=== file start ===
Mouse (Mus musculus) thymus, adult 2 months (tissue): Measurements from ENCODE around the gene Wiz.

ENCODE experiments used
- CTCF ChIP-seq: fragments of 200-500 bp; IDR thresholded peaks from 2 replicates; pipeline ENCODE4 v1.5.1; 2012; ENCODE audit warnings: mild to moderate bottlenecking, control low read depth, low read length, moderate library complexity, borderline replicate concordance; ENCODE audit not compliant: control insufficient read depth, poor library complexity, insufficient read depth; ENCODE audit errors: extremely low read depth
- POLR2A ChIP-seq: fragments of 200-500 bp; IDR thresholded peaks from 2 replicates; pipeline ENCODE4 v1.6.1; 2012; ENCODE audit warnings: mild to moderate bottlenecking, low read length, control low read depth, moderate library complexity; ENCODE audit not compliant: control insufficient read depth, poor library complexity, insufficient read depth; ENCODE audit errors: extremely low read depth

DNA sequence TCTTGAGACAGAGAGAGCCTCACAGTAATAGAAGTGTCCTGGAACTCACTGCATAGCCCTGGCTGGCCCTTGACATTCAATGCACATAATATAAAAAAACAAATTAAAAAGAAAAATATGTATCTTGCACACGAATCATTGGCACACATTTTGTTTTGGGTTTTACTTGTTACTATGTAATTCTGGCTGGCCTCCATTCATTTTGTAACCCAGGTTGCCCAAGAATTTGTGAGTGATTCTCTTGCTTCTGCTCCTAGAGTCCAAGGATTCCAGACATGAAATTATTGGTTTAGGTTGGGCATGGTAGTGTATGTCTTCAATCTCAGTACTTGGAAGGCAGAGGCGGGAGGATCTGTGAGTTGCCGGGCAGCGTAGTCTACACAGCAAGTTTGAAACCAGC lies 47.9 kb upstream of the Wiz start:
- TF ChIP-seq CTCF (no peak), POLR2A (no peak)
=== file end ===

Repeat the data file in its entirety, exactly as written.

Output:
Mouse (Mus musculus) thymus, adult 2 months (tissue): Measurements from ENCODE around the gene Wiz.

ENCODE experiments used
- CTCF ChIP-seq: fragments of 200-500 bp; IDR thresholded peaks from 2 replicates; pipeline ENCODE4 v1.5.1; 2012; ENCODE audit warnings: mild to moderate bottlenecking, control low read depth, low read length, moderate library complexity, borderline replicate concordance; ENCODE audit not compliant: control insufficient read depth, poor library complexity, insufficient read depth; ENCODE audit errors: extremely low read depth
- POLR2A ChIP-seq: fragments of 200-500 bp; IDR thresholded peaks from 2 replicates; pipeline ENCODE4 v1.6.1; 2012; ENCODE audit warnings: mild to moderate bottlenecking, low read length, control low read depth, moderate library complexity; ENCODE audit not compliant: control insufficient read depth, poor library complexity, insufficient read depth; ENCODE audit errors: extremely low read depth

DNA sequence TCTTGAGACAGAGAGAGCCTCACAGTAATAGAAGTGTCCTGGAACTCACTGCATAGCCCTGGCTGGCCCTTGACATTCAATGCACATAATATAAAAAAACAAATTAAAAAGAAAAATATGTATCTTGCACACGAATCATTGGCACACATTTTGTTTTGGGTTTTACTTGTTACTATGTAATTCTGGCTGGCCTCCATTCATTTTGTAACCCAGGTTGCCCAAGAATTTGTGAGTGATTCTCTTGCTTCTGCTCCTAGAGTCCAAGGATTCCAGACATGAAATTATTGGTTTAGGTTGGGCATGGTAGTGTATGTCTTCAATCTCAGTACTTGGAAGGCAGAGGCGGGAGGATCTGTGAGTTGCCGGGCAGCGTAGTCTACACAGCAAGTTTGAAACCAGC lies 47.9 kb upstream of the Wiz start:
- TF ChIP-seq CTCF (no peak), POLR2A (no peak)